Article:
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Nutritionally Speaking

Ole! Taking the Fat Out of Popular Mexican Dishes

May 04, 1989|TONI TIPTON

Mexican food is arguably the most popular cuisine in Los Angeles, especially at this time of year when so many families celebrate Cinco de Mayo.

But a great number of Angelenos have eliminated the celebrated cuisine from their list of acceptable foods because of its high saturated fat and cholesterol content.

Consider the typical restaurant combination dinner. A standard Mexican meal includes a cheese enchilada, beef taco, refried beans, rice and the obligatory basket of chips and salsa. If guacamole is added, the calories for this meal can easily add up to more than 1,500--more than the amount of a total day's intake usually assigned to a dieting woman. This approximation doesn't even include the fruited margarita often served as the accompanying beverage.

But in The Times' Test Kitchen, we developed some lower-fat and calorie versions of Mexican-style dishes that preserved traditional Mexican flavor. And the tasters all agreed. The Times Food Staff and two natives of Mexico were consulted. Each thought the taste of the dishes was authentic. The cheese, lard and other high-fat items were hardly missed, they said.

Streamlining Calories

By experimenting with the wide assortment of chiles available in Mexican supermarkets and ingredients such as low-fat cheese, egg substitute, evaporated skim milk and skinless poultry, it is possible to adhere to the 30% fat recommendation and still have food that tastes good. Using low-fat preparation methods also streamlines the calories.

Here are some guidelines:

--Offer Spicy Cheese and Pimiento Appetizer or a tomato-based salsa in place of guacamole, which contains about 35 grams of fat and 370 calories per one-cup serving. Serve Spicy Cheese and Pimiento Appetizer with raw vegetables for dipping instead of fried tortilla chips and save another seven grams of fat for every ounce of chips omitted. The appetizer recipe given here takes advantage of part-skim ricotta and Neufchatel cheeses (a lower-fat version of cream cheese), for its taste and texture. Baking tortilla chips is also an option.

--Instead of beef-and-bean burritos, which typically include cheese, sour cream and avocado, try Burrito Cups, which feature baked tortillas, ground turkey and vegetarian refried beans. Reduced fat Cheddar cheese is substituted for regular.

--Salmon Tacos, served on tiny tortillas that are steamed in the microwave instead of fried, feature canned salmon in place of the ground or shredded beef usually called for. It's topped with a flavorful cucumber-tomato-radish salsa.

--To retain the traditional texture of refried beans, fry the cooked pinto beans in a small amount of vegetable oil and their cooking liquid instead of the lard most recipes require. Top with a small amount of Mexican cheese, such as cotija, instead of Cheddar for more authentic flavor.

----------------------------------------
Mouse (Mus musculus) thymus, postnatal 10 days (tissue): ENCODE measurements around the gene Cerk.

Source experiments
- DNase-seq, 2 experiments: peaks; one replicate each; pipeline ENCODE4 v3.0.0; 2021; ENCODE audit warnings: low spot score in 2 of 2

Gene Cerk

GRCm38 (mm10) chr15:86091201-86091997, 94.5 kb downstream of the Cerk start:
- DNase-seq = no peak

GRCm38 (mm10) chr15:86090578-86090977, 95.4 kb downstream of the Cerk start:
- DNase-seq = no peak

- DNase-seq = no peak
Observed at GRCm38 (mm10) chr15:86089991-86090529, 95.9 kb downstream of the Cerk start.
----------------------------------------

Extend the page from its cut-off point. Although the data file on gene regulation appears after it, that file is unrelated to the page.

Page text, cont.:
--Reduce the amount of oil necessary for frying rice in Mexican-style rice recipes and saute in a non-stick pan over medium-low heat.

--Use evaporated skim milk and egg substitute in Light Leche Flan instead of egg yolks and whole milk. To further spare calories, experiment with the amount of sugar called for in the custard, which we have already reduced by about one-quarter.

--Replace cheese and beef in enchiladas with chicken breast seasoned with chiles, onion and garlic. Top with a creamy white sauce made from nonfat milk, chicken broth and a small amount of reduced-fat cheese and serve with a spicy salsa for Enchiladas Suiza.



1 tablespoon olive oil

3/4 cup finely diced onion or shallots

1 pound part-skim ricotta cheese

8 ounces Neufchatel cheese

1/2 teaspoon garlic powder

1 teaspoon salt, optional

1 (4-ounce) jar sliced pimientos, drained and pureed

1/2 teaspoon ground cumin

1/4 cup pine nuts or slivered almonds, toasted and chopped

1/4 cup chopped cilantro

1 tablespoon chopped canned jalapeno chiles

Cilantro sprigs

Pine nuts

Raw vegetables or baked corn tortilla chips

Heat oil in skillet and saute onion until tender but not brown. Beat together ricotta and Neufchatel cheeses, garlic powder and salt in medium bowl until just blended. Stir in onions. Divide mixture evenly into 3 small bowls. Into first bowl, stir pureed pimientos and cumin. Into second bowl, stir pine nuts. Into third bowl, stir cilantro and jalapeno chiles.

Smoothly line straight-sided plain mold, 6-inch clay flowerpot, 5 to 6 cup loaf pan, terrine or Charlotte mold with 2 layers moistened cheesecloth or plastic. Using rubber spatula, carefully place cilantro mixture into mold, spreading evenly to sides. Top with pine-nut mixture, then with pimiento mixture. Fold ends of cheesecloth over filling and press down lightly to compact. Chill overnight.

Just before serving, invert mold onto platter and gently remove cheesecloth. Garnish with cilantro sprigs and toasted pine nuts. Serve with raw vegetables or baked corn tortilla chips. Makes 2 pounds.


4 (7- or 8-inch) flour tortillas

2 tablespoons oil

3 teaspoons chili powder

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